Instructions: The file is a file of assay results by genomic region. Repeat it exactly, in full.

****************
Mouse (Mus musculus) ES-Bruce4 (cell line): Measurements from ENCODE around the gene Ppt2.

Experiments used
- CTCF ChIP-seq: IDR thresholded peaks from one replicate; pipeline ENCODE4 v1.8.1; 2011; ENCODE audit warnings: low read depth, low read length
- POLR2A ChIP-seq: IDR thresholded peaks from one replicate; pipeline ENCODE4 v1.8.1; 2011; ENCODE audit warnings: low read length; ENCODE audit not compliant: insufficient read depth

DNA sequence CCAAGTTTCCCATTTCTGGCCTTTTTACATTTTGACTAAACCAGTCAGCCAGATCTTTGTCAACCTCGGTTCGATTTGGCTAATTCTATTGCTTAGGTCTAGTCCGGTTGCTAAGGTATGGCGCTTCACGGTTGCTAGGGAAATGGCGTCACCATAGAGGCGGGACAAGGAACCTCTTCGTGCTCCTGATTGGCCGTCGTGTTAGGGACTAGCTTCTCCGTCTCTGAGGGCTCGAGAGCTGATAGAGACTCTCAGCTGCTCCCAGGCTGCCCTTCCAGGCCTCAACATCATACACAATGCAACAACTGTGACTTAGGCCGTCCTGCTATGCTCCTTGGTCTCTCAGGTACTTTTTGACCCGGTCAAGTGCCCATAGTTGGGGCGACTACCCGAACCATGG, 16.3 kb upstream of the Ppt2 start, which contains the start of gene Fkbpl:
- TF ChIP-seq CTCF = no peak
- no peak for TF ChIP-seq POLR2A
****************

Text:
Mouse (Mus musculus) ES-Bruce4 (cell line): Measurements from ENCODE around the gene Ppt2.

Experiments used
- CTCF ChIP-seq: IDR thresholded peaks from one replicate; pipeline ENCODE4 v1.8.1; 2011; ENCODE audit warnings: low read depth, low read length
- POLR2A ChIP-seq: IDR thresholded peaks from one replicate; pipeline ENCODE4 v1.8.1; 2011; ENCODE audit warnings: low read length; ENCODE audit not compliant: insufficient read depth

DNA sequence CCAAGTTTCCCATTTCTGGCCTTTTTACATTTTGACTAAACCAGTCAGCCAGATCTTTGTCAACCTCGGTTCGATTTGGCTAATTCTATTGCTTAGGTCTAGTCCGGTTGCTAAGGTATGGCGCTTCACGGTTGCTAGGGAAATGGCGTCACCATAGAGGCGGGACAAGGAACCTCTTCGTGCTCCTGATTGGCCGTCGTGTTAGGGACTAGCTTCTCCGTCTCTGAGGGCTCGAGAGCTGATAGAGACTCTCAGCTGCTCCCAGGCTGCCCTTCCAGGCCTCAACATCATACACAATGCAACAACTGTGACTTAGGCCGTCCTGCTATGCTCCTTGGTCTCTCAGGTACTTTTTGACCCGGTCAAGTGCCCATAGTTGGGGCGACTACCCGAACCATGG, 16.3 kb upstream of the Ppt2 start, which contains the start of gene Fkbpl:
- TF ChIP-seq CTCF = no peak
- no peak for TF ChIP-seq POLR2A